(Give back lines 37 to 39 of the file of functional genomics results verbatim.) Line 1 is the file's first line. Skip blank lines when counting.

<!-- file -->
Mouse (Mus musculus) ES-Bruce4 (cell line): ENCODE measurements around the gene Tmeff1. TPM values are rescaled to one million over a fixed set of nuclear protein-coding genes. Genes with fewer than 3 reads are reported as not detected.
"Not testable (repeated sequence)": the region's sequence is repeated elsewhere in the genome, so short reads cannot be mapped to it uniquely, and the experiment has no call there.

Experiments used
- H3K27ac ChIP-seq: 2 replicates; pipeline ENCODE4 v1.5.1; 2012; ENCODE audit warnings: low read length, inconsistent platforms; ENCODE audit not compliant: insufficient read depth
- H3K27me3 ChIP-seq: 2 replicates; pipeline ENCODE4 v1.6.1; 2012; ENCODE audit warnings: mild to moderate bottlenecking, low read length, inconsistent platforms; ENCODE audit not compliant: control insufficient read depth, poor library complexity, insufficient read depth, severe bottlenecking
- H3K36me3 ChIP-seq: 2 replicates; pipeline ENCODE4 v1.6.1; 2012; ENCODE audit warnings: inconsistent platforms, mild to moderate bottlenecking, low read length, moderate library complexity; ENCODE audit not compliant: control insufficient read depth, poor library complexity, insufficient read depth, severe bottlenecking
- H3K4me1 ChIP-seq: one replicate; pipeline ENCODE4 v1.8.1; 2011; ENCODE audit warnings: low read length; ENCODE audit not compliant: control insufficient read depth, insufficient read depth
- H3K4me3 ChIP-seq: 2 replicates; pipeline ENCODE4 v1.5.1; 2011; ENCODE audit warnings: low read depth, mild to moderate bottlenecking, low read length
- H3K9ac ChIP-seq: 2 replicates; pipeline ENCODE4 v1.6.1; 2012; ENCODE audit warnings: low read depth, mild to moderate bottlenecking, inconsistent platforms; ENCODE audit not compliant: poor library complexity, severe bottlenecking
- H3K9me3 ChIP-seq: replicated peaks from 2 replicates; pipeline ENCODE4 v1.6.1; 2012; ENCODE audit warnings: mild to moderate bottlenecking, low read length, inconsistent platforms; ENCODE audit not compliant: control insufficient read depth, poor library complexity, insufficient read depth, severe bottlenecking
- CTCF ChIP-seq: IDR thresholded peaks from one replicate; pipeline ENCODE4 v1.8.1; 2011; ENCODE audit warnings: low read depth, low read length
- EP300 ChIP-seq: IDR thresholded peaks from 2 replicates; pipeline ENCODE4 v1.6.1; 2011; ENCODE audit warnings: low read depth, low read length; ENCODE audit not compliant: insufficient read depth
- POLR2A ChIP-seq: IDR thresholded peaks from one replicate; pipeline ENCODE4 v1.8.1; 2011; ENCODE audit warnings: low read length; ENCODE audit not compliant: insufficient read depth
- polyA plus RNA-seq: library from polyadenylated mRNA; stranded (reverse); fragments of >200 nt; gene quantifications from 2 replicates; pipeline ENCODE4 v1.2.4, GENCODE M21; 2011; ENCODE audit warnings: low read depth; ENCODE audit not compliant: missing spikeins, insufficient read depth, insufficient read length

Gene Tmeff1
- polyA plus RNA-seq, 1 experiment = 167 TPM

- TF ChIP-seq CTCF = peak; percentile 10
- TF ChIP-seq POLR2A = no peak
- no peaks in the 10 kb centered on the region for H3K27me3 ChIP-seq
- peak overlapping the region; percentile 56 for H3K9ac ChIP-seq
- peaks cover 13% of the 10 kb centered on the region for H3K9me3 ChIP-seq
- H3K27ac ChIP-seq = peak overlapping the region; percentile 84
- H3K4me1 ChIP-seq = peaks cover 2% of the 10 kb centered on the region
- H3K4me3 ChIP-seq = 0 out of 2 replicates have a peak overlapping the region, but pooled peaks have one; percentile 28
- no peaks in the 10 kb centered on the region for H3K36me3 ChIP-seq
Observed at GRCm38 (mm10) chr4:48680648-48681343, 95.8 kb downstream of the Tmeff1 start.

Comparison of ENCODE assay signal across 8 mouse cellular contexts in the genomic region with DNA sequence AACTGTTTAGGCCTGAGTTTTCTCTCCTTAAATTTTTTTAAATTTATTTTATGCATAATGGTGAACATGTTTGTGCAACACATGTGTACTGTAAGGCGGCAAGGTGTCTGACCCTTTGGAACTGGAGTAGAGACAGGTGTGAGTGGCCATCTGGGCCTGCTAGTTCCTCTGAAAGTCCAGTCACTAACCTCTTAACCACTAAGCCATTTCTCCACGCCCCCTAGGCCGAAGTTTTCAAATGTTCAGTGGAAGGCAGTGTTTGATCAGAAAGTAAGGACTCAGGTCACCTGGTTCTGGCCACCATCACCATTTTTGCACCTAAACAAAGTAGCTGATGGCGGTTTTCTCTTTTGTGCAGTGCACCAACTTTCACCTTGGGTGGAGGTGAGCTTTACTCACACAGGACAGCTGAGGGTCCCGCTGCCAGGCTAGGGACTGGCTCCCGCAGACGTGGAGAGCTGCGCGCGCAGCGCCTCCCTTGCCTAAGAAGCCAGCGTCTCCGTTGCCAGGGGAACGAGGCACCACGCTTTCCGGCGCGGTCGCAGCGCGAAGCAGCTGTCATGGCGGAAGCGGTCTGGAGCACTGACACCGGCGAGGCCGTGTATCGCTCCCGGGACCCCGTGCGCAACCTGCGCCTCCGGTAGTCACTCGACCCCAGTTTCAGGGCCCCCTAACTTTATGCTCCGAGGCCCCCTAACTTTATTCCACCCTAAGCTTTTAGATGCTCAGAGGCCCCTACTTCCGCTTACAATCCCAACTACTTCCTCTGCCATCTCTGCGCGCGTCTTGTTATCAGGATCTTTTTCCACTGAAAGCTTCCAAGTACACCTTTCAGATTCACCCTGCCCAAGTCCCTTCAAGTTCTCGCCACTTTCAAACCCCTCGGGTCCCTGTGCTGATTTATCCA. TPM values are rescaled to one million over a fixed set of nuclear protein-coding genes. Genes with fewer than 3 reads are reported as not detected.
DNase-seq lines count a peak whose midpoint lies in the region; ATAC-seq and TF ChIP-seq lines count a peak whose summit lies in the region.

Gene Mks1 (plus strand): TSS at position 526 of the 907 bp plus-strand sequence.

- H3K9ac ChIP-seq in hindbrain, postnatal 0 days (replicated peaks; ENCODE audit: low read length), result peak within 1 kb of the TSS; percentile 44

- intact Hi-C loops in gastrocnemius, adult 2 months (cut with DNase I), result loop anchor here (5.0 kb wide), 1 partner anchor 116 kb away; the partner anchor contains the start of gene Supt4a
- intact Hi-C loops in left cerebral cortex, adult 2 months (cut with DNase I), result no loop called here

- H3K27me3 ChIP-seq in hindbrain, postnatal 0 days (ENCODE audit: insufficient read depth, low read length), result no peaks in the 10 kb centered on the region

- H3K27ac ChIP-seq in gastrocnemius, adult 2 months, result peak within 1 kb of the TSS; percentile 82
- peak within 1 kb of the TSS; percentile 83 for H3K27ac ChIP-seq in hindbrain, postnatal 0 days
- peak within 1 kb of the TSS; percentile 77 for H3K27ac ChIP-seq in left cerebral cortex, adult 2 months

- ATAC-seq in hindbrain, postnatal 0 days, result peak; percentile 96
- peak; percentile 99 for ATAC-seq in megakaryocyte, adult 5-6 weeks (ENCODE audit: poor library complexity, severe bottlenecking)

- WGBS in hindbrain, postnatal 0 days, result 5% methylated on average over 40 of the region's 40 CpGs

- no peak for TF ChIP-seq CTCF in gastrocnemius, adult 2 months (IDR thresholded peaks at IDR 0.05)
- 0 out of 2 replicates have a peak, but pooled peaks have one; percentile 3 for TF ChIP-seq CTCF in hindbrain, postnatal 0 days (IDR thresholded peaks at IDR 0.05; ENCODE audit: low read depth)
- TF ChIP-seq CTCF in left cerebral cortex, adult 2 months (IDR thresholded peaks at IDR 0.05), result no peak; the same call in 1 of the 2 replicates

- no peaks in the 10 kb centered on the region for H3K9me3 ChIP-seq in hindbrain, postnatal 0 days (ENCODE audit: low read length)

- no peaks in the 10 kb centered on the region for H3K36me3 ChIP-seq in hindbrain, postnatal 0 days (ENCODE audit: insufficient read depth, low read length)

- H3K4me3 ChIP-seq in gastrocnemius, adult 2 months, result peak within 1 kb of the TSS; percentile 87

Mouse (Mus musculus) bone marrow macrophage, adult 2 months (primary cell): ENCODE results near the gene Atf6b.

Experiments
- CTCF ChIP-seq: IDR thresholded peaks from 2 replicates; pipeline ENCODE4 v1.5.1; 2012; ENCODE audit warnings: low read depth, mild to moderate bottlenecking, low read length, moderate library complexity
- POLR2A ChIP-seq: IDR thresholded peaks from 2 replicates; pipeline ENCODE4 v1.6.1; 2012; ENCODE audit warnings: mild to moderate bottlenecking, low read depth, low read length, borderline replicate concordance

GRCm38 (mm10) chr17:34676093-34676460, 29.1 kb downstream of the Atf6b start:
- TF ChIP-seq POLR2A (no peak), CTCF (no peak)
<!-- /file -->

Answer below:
- ATAC-seq in hindbrain, postnatal 0 days, result peak; percentile 96
- peak; percentile 99 for ATAC-seq in megakaryocyte, adult 5-6 weeks (ENCODE audit: poor library complexity, severe bottlenecking)

- WGBS in hindbrain, postnatal 0 days, result 5% methylated on average over 40 of the region's 40 CpGs